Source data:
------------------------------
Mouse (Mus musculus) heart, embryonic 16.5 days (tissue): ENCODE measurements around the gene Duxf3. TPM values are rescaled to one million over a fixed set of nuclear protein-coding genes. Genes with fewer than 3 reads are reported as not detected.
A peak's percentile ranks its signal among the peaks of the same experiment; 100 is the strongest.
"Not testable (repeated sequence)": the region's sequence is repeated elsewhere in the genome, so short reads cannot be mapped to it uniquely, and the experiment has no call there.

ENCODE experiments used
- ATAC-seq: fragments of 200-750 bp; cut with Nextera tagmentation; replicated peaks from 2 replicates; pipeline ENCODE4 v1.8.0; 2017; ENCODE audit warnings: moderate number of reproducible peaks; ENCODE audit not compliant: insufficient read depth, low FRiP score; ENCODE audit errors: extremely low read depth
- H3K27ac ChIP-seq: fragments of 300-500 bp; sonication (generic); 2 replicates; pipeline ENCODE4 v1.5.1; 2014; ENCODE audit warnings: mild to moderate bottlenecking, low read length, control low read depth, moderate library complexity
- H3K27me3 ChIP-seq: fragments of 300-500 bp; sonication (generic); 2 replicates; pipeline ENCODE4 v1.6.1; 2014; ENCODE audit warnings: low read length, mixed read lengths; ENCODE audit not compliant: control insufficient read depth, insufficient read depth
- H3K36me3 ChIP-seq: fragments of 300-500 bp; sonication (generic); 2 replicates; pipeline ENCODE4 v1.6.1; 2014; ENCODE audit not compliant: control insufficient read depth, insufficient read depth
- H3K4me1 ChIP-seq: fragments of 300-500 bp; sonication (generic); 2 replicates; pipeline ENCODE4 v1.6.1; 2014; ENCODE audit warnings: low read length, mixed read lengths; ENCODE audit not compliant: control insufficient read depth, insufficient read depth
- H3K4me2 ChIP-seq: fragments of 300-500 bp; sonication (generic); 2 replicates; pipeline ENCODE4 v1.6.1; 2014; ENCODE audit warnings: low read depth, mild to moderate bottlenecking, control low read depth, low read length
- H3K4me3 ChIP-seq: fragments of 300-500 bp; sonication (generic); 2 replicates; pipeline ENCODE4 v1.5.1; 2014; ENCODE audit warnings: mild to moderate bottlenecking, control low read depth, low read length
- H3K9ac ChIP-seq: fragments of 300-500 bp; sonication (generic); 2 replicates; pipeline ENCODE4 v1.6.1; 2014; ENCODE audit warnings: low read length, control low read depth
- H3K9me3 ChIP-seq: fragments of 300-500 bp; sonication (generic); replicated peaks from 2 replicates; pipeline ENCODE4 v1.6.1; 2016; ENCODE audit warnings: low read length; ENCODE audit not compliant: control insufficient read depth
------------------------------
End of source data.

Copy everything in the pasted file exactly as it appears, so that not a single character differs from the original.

Mouse (Mus musculus) heart, embryonic 16.5 days (tissue): ENCODE measurements around the gene Duxf3. TPM values are rescaled to one million over a fixed set of nuclear protein-coding genes. Genes with fewer than 3 reads are reported as not detected.
A peak's percentile ranks its signal among the peaks of the same experiment; 100 is the strongest.
"Not testable (repeated sequence)": the region's sequence is repeated elsewhere in the genome, so short reads cannot be mapped to it uniquely, and the experiment has no call there.

ENCODE experiments used
- ATAC-seq: fragments of 200-750 bp; cut with Nextera tagmentation; replicated peaks from 2 replicates; pipeline ENCODE4 v1.8.0; 2017; ENCODE audit warnings: moderate number of reproducible peaks; ENCODE audit not compliant: insufficient read depth, low FRiP score; ENCODE audit errors: extremely low read depth
- H3K27ac ChIP-seq: fragments of 300-500 bp; sonication (generic); 2 replicates; pipeline ENCODE4 v1.5.1; 2014; ENCODE audit warnings: mild to moderate bottlenecking, low read length, control low read depth, moderate library complexity
- H3K27me3 ChIP-seq: fragments of 300-500 bp; sonication (generic); 2 replicates; pipeline ENCODE4 v1.6.1; 2014; ENCODE audit warnings: low read length, mixed read lengths; ENCODE audit not compliant: control insufficient read depth, insufficient read depth
- H3K36me3 ChIP-seq: fragments of 300-500 bp; sonication (generic); 2 replicates; pipeline ENCODE4 v1.6.1; 2014; ENCODE audit not compliant: control insufficient read depth, insufficient read depth
- H3K4me1 ChIP-seq: fragments of 300-500 bp; sonication (generic); 2 replicates; pipeline ENCODE4 v1.6.1; 2014; ENCODE audit warnings: low read length, mixed read lengths; ENCODE audit not compliant: control insufficient read depth, insufficient read depth
- H3K4me2 ChIP-seq: fragments of 300-500 bp; sonication (generic); 2 replicates; pipeline ENCODE4 v1.6.1; 2014; ENCODE audit warnings: low read depth, mild to moderate bottlenecking, control low read depth, low read length
- H3K4me3 ChIP-seq: fragments of 300-500 bp; sonication (generic); 2 replicates; pipeline ENCODE4 v1.5.1; 2014; ENCODE audit warnings: mild to moderate bottlenecking, control low read depth, low read length
- H3K9ac ChIP-seq: fragments of 300-500 bp; sonication (generic); 2 replicates; pipeline ENCODE4 v1.6.1; 2014; ENCODE audit warnings: low read length, control low read depth
- H3K9me3 ChIP-seq: fragments of 300-500 bp; sonication (generic); replicated peaks from 2 replicates; pipeline ENCODE4 v1.6.1; 2016; ENCODE audit warnings: low read length; ENCODE audit not compliant: control insufficient read depth